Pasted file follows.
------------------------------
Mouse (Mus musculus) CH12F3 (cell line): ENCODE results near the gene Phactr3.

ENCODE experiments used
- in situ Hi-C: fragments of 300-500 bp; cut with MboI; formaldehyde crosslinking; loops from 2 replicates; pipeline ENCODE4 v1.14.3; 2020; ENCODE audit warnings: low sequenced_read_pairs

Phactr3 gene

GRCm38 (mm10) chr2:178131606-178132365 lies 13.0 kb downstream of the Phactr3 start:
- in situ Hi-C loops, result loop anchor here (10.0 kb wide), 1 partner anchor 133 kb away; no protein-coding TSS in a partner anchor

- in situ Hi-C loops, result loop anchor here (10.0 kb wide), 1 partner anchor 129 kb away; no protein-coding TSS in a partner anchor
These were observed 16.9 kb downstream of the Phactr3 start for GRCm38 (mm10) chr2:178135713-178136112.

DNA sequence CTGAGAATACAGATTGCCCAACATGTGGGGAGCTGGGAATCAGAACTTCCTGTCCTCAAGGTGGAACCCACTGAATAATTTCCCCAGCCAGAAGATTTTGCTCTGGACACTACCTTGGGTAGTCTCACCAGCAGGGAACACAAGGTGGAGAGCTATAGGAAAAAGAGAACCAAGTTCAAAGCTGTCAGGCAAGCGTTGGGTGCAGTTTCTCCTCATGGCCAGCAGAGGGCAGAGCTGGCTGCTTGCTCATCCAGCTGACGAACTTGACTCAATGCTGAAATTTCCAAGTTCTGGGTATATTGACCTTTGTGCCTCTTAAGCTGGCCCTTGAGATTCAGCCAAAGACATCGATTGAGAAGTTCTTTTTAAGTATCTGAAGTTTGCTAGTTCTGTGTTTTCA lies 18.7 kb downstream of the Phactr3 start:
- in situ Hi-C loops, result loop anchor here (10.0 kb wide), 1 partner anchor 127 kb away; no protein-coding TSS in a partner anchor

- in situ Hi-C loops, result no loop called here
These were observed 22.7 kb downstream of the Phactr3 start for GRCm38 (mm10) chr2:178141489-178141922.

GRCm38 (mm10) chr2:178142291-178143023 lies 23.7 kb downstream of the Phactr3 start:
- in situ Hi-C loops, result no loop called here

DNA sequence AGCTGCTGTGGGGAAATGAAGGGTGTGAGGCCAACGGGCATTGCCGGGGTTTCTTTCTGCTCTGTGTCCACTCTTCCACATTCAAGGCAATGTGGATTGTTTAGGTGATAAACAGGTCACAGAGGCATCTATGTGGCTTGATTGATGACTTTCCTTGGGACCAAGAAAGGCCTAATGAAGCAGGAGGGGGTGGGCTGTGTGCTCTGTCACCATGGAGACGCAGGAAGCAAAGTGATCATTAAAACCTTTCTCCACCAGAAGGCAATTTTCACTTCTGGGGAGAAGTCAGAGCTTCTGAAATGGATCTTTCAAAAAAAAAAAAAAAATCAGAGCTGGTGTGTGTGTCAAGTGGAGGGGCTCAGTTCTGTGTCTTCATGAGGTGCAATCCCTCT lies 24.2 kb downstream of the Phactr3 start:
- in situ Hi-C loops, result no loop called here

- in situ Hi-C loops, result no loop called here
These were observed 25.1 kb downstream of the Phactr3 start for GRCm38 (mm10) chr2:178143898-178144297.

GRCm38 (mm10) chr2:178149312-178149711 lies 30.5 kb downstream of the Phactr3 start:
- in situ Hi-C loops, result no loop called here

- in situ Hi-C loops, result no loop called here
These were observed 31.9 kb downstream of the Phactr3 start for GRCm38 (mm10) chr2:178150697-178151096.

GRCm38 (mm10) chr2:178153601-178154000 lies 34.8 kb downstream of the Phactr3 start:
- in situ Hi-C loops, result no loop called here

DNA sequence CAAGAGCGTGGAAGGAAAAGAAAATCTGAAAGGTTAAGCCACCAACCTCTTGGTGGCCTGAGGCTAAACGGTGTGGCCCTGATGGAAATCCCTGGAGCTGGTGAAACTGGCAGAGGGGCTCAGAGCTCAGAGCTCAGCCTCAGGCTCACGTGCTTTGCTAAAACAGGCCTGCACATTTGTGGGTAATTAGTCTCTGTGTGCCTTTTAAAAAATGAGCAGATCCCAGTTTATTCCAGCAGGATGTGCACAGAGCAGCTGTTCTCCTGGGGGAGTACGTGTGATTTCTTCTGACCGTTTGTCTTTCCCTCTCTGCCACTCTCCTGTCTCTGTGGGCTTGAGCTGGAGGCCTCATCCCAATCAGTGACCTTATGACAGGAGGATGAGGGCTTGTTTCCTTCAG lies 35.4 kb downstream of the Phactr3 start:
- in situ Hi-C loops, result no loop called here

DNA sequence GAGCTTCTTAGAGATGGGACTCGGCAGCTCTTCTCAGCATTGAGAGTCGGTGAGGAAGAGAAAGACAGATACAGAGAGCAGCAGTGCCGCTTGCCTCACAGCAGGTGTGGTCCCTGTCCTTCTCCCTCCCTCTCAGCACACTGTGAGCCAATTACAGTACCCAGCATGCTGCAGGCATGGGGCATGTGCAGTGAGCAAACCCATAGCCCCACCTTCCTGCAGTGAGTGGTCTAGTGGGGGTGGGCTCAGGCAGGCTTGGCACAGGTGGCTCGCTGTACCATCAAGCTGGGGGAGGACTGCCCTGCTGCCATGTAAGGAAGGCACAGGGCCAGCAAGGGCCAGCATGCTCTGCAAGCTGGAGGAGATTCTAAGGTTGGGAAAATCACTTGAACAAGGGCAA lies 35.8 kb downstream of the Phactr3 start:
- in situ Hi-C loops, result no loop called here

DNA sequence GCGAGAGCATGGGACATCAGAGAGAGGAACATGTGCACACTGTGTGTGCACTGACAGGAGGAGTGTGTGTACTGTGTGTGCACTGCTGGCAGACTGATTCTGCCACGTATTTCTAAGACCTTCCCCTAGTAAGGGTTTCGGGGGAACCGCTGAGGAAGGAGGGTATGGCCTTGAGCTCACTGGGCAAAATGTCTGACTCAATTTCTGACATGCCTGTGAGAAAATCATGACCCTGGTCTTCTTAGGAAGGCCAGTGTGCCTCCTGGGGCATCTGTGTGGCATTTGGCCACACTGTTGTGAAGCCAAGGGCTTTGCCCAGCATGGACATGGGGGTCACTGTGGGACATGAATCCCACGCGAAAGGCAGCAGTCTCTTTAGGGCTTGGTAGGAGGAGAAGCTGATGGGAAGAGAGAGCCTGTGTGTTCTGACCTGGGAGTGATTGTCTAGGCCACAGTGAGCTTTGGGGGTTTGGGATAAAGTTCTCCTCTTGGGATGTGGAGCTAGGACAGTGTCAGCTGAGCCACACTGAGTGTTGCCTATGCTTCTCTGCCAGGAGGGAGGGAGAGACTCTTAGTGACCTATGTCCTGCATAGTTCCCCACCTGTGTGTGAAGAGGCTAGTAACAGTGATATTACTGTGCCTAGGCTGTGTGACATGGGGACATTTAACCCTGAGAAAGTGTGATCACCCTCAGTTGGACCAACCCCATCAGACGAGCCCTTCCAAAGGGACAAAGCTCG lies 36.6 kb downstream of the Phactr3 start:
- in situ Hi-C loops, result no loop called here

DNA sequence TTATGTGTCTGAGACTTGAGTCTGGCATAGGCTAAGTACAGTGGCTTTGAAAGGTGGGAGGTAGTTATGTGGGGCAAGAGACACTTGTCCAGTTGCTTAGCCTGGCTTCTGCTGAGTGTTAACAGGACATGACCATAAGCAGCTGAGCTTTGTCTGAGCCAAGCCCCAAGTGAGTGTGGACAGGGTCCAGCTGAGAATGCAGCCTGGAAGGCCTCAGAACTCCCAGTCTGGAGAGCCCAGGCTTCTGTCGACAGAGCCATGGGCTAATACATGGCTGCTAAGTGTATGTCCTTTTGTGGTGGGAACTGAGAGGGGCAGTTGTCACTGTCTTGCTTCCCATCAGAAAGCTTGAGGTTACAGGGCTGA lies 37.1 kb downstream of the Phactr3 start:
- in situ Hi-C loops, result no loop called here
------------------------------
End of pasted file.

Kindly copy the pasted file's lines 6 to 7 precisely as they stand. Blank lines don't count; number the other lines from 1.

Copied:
- in situ Hi-C loops, result loop anchor here (10.0 kb wide), 1 partner anchor 133 kb away; no protein-coding TSS in a partner anchor

- in situ Hi-C loops, result loop anchor here (10.0 kb wide), 1 partner anchor 129 kb away; no protein-coding TSS in a partner anchor